Past: September 8 → October 13, 2012
Laurent Godin is pleased to announce Mika Rottenberg’s third solo exhibition at the gallery.
On this occasion, Mika Rottenberg will present a series of new drawings, her latest video Sneeze and also Seven, a multimedia artwork resulting from the performance and video installation created with Jon Kessler on the occasion of Performa 11 in New York.
Cleaving to her concerns, the artist explores through her works the link between the body and work, both in its representation and its productive function.
“What is, in real life, a representation in which the use of body is effective? What is a representation in an artistic arrangement where the body is a sheer image? From then on, we understand that the “installations” wanted by Mika Rottenberg also aim at pointing out this link between reality and imagination, between the body (hers, as a matter of fact) and the representations that are offered within fictional — and only fictional- artistic arrangements.”
Emmanuel Latreille, Director of the FRAC Languedoc-Roussillon
Sneeze is a single channel video inspired by Thomas Edison’s motion study Kinetoscopic Record of a Sneeze (1894), one of the first films ever made. The role of the sneezing man in the original film was played by Fred Ott, one of Edison’s assistants; later, one of the sponsors suggested that the role be re-cast to feature a young woman, a moment that could be regarded as the beginning of contemporary hardcore cinema. Rottenberg re-imagines Edison’s scenario, staging the ‘sneeze’ as a fantastical form of bodily production. Like the ’money shot’ in pornography, the ‘sneeze’ becomes the moment when the immaterial becomes material, expressing an internal state in cinematic language.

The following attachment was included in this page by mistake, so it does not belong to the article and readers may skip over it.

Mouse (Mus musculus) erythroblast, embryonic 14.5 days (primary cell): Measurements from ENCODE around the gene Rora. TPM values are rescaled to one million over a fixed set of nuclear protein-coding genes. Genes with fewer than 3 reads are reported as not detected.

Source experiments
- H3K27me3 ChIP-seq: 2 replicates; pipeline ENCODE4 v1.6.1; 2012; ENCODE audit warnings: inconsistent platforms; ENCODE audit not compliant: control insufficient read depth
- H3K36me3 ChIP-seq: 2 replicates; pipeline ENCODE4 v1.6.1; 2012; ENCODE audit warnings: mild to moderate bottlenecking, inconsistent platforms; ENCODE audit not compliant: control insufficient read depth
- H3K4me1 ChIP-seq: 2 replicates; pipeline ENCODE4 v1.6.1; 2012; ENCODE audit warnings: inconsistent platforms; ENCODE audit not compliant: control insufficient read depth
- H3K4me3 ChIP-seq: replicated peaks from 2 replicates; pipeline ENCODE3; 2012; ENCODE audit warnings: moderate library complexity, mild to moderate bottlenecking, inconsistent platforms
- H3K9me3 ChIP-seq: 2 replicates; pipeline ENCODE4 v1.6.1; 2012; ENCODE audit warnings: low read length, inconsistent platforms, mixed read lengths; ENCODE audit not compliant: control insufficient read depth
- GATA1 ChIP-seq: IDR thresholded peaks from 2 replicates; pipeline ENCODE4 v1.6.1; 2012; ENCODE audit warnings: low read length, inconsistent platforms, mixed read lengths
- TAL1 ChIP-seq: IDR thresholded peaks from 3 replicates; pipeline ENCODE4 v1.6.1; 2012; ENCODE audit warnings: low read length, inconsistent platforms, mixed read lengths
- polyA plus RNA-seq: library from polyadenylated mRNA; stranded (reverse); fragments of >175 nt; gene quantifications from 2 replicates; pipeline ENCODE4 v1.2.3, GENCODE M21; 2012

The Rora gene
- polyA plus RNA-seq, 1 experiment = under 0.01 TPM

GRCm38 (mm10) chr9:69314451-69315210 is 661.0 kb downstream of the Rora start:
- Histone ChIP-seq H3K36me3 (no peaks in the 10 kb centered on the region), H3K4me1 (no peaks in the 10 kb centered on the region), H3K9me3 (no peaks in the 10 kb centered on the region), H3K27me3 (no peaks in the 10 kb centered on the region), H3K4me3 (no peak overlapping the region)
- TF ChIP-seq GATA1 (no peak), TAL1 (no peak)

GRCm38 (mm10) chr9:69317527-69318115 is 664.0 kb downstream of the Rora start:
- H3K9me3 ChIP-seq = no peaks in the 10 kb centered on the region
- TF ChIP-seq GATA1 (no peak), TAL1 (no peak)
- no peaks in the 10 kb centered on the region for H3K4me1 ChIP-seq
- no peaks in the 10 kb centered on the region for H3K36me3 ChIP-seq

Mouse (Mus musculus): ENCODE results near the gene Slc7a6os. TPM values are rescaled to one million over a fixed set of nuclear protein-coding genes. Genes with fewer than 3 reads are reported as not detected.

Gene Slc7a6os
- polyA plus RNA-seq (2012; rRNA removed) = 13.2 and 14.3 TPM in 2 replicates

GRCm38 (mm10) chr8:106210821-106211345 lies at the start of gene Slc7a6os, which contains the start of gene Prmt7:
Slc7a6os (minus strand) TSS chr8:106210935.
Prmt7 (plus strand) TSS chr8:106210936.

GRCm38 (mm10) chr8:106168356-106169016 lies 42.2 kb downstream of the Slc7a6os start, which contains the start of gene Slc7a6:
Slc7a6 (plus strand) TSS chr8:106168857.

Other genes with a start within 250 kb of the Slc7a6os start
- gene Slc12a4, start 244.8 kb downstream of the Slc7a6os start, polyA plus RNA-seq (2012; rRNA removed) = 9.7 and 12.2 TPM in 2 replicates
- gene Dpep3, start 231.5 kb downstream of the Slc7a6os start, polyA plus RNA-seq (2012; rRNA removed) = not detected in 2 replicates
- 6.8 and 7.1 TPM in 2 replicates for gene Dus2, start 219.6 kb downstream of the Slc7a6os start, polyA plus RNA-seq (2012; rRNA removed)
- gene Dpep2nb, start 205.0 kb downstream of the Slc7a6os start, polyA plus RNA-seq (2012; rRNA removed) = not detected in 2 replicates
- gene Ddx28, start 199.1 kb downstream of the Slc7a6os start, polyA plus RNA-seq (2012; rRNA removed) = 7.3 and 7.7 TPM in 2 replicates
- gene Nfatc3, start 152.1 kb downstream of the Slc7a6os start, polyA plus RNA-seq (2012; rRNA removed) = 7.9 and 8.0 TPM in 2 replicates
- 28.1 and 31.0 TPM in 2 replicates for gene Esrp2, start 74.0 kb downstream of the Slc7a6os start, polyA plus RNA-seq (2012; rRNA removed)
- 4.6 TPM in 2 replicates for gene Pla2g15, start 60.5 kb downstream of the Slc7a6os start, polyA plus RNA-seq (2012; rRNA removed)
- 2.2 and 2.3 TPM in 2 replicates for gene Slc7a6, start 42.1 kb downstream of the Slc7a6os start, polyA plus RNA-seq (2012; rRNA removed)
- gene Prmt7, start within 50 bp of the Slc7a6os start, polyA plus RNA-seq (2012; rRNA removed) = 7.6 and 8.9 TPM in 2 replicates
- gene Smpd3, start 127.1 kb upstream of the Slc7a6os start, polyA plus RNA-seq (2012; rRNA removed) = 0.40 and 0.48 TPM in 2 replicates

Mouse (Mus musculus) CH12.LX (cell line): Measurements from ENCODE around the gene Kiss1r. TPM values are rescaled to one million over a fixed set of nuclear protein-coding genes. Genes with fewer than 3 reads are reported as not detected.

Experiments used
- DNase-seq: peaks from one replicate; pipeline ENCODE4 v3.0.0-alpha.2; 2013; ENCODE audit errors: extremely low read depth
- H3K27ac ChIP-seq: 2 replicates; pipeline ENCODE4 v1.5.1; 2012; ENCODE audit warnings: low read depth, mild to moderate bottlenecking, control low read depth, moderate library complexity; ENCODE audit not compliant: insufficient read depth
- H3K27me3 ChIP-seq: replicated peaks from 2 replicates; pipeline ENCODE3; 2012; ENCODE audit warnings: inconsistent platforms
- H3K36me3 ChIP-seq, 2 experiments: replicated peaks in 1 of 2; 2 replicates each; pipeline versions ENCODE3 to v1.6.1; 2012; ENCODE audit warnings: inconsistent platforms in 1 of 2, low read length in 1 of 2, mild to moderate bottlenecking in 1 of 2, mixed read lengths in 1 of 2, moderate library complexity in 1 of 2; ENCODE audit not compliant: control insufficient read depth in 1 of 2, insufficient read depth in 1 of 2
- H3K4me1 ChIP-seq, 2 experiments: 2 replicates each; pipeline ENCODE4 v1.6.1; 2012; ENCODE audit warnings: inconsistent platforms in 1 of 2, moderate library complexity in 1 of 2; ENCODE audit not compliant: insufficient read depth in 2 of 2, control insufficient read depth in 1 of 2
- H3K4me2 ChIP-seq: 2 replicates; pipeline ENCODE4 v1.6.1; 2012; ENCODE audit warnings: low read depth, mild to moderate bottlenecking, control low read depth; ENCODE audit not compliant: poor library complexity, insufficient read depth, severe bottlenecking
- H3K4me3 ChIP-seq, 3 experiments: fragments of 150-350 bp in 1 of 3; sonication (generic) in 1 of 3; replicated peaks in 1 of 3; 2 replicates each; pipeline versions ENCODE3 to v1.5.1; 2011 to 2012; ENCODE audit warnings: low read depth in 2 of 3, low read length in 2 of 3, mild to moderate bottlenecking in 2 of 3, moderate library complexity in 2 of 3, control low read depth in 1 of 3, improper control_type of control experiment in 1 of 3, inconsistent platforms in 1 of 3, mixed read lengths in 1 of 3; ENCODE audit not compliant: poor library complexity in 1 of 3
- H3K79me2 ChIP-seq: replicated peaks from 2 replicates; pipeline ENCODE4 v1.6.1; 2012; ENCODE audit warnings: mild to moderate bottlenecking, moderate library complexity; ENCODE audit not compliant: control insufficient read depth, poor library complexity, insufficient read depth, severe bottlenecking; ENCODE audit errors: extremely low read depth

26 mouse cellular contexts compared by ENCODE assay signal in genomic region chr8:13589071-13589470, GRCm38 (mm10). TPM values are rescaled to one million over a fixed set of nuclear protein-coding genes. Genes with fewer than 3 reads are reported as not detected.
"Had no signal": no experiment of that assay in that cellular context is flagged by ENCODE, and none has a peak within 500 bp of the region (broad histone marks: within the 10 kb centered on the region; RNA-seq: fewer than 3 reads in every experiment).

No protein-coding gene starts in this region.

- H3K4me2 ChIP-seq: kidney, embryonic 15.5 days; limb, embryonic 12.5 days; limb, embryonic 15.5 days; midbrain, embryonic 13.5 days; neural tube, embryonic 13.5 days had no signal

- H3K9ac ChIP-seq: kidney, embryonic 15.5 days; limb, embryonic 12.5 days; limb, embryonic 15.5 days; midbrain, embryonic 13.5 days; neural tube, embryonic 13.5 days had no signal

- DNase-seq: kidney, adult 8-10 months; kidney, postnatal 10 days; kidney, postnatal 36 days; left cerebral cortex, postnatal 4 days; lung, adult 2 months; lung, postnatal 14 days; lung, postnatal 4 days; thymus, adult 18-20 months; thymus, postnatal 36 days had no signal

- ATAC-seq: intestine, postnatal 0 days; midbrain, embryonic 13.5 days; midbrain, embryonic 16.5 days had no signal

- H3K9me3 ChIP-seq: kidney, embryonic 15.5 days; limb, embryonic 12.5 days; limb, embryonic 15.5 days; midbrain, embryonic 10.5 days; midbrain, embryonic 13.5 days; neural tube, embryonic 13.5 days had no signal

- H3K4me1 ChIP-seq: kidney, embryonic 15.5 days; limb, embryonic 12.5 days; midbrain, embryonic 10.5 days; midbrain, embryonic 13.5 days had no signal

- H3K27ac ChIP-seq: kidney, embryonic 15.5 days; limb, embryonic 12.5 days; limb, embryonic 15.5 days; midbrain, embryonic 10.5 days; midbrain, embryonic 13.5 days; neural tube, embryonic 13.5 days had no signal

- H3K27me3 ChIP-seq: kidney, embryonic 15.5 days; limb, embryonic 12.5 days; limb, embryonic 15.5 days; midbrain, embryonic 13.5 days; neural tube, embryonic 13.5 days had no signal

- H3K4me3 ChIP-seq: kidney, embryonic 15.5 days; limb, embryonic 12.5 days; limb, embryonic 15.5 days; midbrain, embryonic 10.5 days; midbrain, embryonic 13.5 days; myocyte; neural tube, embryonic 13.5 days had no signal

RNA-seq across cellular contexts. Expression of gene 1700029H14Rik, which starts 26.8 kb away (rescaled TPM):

Seven (Mika Rottenberg and Jon Kessler)
A piece choreographed and designed by Mika Rottenberg and Jon Kessler (b. 1957, Yonkers, NY), is a live performance and video installation debuted in New York in November 2011 as part of the international biennial of live performance Performa 11. In the gallery installation, a mechanism called a “Chakra Juicer” will collect sweat from seven performers during a continuous 37-minute cycle during the gallery’s viewing hours. Viewers will be able to follow the collected fluids as they travel across the globe and ultimately to a remote location in Africa. Mixing Kessler’s kinetic sculptures with Rottenberg’s absurdist videos, Seven collapses film time and real time to create an intricate laboratory that channels body fluids and colors into a spectacle on the African savannah.
In Mika Rottenberg’s drawings, the artist’s body serves as markmaking tool, creating painterly, expressive graphic elements that both anchor and disrupt microcosmic tableaux. Expressive yet systematic, the drawings start with a vocabulary of marks which the artist continually deploys and reworks. These frenetic symbols flirt with legibility and, like worker bees, organize into structures suggestive of factories or Rube Goldberg machines. In an almost biological process, the density of drawing accumulates to a point of fullness, seemingly ingesting and regurgitating itself in each variation. Acid bursts of color and dense, congested elements are balanced by expanses of space and opaque areas that resemble pooled liquids or holes. The visceral handling of graphite, paper, and paint dynamically connects the artist’s body and the process of drawing in a process that is both formal and personal.
Obliquely exploring themes of the body, labor, and systems of production, Rottenberg’s drawings echo the crude yet fantastic construction of her acclaimed video installations, yet refer specifically to drawing and its possibilities.
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